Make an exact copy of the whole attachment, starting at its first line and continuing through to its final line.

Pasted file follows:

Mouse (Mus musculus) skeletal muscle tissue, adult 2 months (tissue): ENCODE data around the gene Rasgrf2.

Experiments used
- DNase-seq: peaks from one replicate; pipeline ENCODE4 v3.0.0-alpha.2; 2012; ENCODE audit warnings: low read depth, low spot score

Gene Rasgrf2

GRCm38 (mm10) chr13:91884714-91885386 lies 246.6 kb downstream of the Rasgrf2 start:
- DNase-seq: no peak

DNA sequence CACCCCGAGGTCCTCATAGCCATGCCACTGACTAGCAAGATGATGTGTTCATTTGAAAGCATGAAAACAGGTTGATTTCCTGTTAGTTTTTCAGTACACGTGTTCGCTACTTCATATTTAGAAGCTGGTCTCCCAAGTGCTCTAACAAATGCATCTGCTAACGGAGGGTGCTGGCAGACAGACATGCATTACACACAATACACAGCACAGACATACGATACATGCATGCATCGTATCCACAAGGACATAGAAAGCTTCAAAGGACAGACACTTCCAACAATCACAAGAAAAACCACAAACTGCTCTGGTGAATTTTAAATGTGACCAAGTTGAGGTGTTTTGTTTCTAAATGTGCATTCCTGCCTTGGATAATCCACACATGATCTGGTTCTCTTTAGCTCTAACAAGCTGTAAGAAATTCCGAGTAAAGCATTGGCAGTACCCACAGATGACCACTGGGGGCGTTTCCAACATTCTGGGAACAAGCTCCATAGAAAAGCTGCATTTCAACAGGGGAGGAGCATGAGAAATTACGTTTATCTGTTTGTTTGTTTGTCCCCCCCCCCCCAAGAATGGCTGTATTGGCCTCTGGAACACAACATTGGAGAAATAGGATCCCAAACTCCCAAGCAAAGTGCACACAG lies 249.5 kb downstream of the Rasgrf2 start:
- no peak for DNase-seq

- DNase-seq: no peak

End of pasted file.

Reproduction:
Mouse (Mus musculus) skeletal muscle tissue, adult 2 months (tissue): ENCODE data around the gene Rasgrf2.

Experiments used
- DNase-seq: peaks from one replicate; pipeline ENCODE4 v3.0.0-alpha.2; 2012; ENCODE audit warnings: low read depth, low spot score

Gene Rasgrf2

GRCm38 (mm10) chr13:91884714-91885386 lies 246.6 kb downstream of the Rasgrf2 start:
- DNase-seq: no peak

DNA sequence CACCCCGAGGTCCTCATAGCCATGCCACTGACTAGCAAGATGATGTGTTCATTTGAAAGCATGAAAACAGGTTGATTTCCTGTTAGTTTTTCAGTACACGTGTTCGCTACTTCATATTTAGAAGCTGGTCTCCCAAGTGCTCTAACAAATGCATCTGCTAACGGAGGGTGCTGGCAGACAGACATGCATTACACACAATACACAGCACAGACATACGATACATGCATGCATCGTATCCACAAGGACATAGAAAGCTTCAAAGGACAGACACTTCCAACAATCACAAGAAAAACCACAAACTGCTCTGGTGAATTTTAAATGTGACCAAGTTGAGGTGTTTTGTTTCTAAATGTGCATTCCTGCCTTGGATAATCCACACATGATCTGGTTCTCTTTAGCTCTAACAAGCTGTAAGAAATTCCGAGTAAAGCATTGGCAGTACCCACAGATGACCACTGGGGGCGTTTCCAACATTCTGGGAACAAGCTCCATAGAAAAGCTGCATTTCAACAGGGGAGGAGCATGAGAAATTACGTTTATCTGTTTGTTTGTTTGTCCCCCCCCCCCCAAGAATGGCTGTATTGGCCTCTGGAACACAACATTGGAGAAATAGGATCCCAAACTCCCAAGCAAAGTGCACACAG lies 249.5 kb downstream of the Rasgrf2 start:
- no peak for DNase-seq

- DNase-seq: no peak